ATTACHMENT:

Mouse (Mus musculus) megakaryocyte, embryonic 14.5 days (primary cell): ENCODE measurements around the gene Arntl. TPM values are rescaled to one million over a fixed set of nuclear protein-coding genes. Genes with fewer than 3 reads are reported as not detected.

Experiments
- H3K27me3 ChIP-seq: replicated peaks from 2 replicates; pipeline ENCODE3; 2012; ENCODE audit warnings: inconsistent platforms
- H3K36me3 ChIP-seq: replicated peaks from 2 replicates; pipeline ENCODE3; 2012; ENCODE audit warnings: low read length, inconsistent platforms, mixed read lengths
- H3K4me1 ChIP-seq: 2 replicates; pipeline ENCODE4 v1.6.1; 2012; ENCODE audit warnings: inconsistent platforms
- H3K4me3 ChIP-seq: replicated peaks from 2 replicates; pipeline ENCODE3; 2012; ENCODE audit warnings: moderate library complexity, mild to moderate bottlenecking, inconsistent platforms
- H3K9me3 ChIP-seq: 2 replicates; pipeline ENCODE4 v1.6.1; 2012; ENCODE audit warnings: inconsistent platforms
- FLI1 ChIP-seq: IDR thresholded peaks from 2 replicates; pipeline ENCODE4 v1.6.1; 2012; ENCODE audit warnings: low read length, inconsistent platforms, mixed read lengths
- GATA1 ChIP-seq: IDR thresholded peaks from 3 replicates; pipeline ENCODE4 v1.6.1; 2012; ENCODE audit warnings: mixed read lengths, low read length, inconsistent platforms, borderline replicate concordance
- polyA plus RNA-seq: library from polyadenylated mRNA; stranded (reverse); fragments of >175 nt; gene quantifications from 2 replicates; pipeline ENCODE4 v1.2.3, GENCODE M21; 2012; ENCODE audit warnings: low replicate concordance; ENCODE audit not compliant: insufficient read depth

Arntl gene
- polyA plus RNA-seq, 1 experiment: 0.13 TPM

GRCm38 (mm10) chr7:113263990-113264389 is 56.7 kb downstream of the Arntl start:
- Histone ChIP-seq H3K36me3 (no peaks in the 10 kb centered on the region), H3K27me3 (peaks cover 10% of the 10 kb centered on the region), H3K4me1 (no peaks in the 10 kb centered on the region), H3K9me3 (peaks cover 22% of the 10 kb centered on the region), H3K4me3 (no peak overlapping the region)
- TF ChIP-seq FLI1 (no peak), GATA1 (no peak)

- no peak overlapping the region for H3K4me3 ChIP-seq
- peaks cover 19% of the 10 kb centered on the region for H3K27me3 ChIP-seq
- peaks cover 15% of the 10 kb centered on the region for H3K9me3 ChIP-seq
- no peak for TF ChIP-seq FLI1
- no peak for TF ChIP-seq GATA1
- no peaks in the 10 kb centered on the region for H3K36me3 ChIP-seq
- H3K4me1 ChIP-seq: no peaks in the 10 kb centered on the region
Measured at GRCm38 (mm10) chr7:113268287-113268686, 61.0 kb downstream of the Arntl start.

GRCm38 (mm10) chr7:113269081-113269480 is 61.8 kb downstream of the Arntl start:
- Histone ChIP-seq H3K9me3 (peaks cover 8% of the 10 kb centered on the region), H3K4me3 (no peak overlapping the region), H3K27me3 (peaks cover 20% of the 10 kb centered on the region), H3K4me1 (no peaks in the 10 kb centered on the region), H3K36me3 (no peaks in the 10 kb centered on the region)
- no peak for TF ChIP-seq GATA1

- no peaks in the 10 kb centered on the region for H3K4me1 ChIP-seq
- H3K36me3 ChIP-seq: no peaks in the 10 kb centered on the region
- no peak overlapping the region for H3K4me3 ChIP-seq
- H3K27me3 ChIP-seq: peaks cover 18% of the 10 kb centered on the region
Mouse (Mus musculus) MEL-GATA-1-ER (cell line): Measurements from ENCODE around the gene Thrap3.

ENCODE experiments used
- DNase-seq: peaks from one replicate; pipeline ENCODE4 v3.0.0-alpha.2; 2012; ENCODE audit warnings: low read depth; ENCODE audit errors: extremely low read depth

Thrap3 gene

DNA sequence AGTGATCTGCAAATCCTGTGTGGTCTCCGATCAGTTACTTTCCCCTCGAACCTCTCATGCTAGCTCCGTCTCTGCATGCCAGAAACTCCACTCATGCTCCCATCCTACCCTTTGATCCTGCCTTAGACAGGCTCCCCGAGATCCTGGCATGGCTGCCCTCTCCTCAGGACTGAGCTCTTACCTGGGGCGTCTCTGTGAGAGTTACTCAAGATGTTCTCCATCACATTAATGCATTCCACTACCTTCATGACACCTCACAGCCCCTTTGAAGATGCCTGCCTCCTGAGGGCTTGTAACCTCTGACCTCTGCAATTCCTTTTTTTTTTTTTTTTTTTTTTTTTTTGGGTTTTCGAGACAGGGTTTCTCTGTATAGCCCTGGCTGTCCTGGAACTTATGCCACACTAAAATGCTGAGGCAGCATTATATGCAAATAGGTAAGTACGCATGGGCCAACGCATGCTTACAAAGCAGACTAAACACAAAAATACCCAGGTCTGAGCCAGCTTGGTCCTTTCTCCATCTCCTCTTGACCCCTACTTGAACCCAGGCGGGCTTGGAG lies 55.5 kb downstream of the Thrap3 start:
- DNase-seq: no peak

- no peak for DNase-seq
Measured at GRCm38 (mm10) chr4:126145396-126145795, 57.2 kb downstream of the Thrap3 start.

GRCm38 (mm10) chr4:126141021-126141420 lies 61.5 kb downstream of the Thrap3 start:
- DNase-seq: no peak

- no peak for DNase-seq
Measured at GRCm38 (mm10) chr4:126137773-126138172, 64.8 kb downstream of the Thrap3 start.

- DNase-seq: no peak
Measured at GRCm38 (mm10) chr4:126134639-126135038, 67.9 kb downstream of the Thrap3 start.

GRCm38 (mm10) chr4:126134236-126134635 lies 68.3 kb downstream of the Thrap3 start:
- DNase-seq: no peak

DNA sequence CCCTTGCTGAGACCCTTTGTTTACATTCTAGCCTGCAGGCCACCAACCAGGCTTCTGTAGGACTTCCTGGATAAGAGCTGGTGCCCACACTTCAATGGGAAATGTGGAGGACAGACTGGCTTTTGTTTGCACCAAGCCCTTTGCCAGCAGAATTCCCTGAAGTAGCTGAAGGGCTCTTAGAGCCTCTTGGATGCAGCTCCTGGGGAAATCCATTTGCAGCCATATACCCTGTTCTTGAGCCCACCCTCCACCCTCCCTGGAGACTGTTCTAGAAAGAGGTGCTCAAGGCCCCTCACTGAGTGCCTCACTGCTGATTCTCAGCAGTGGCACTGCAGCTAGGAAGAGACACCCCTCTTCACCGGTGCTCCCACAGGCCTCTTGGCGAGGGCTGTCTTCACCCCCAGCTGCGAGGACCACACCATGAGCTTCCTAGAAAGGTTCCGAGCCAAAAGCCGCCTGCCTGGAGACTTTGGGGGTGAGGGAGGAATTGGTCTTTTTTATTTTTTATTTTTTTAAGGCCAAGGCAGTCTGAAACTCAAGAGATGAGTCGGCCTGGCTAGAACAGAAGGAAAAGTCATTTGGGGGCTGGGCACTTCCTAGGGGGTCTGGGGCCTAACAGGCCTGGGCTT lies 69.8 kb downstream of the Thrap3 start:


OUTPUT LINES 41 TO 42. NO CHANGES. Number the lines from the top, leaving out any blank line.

- no peak for DNase-seq
Measured at GRCm38 (mm10) chr4:126137773-126138172, 64.8 kb downstream of the Thrap3 start.